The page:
Every manufacturer and distributor we have ever met has been leaking profit margin through pricing execution. Some leak just a little margin, while others are leaking a waterfall of profits that are never realized. These profit leaks are typically equal to 2 to 4 margin points – that is, $200,000 to $400,000 on every $10 million in revenue. In most cases, management is unaware of these leaks because they lack the awareness and visibility to identify where price leakage occurs.

A myriad of price leakage sources exist, including under-optimized prices, unrealized freight charges, insufficient recovery of handling costs and giveaways. You can begin to identify your leakage sources through four analyses that are relatively easy to execute provided you have access to historical pricing data taken from invoices. These simple starting points enable you to capture incremental pricing revenue that can fuel additional and more sophisticated analysis later. Starting points:
  1. Take a careful look at negative-margin customer transactions. While most manufacturers and distributors believe that they have a handle on this issue, many are surprised to see how much business is being shipped at negative margins. We recently completed an analysis for a $100 million manufacturer who had over $250,000 in negative margin transactions. There were two choices for remediation: “fire” the customer or raise the price to an acceptable level. Either would stop the bleeding.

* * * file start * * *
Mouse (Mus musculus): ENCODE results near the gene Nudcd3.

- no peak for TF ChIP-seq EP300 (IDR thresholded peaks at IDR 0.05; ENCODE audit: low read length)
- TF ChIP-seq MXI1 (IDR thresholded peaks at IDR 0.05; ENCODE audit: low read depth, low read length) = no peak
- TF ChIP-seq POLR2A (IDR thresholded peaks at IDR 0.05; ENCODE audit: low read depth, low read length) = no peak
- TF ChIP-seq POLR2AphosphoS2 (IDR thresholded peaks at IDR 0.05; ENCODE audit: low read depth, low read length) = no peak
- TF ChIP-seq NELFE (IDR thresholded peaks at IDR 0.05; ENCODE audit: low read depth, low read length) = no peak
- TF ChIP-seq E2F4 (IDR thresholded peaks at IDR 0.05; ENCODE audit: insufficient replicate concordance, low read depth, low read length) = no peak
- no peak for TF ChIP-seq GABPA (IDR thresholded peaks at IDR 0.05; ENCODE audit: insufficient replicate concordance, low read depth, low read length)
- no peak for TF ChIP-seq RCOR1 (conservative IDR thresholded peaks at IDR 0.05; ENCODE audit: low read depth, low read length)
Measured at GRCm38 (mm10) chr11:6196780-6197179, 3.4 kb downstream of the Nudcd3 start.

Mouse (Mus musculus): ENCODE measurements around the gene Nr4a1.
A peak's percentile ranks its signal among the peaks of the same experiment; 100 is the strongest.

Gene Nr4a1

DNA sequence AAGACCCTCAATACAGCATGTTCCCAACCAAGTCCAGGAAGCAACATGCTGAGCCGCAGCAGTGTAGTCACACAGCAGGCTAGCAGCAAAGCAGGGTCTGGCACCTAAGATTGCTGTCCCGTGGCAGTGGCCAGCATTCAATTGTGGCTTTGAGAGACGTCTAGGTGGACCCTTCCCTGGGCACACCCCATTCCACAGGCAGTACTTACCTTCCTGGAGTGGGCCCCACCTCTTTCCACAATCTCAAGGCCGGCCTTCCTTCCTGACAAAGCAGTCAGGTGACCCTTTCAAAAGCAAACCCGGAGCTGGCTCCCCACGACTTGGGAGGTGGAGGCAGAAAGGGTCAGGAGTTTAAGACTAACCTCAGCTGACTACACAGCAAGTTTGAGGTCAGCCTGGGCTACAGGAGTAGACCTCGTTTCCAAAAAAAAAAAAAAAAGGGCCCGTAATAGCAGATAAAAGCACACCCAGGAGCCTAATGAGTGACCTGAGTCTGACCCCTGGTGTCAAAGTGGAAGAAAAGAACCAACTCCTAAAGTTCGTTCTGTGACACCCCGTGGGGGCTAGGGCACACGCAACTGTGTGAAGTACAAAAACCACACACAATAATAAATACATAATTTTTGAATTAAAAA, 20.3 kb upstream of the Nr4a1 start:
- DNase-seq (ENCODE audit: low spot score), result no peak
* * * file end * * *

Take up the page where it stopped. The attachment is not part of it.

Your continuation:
2. Extend your margin analysis to low-margin transactions. Determine the margin floor – that is, the minimum margin you are willing to accept. Identify all transactions that lie below this minimum, and adjust them to an acceptable level. Keep in mind that the margin floor is not a target; rather, it is your minimum threshold.
  3. Small accounts are often a major source of margin leakage. Many of these accounts get low prices that should be reserved for much larger customers. Analyze which of these accounts are getting prices much lower than their peers. Look for price levels normally reserved for much larger accounts. Small accounts are rarely on management radar screen and tend to go unnoticed. Lifting prices on these accounts is low-risk and easy to execute.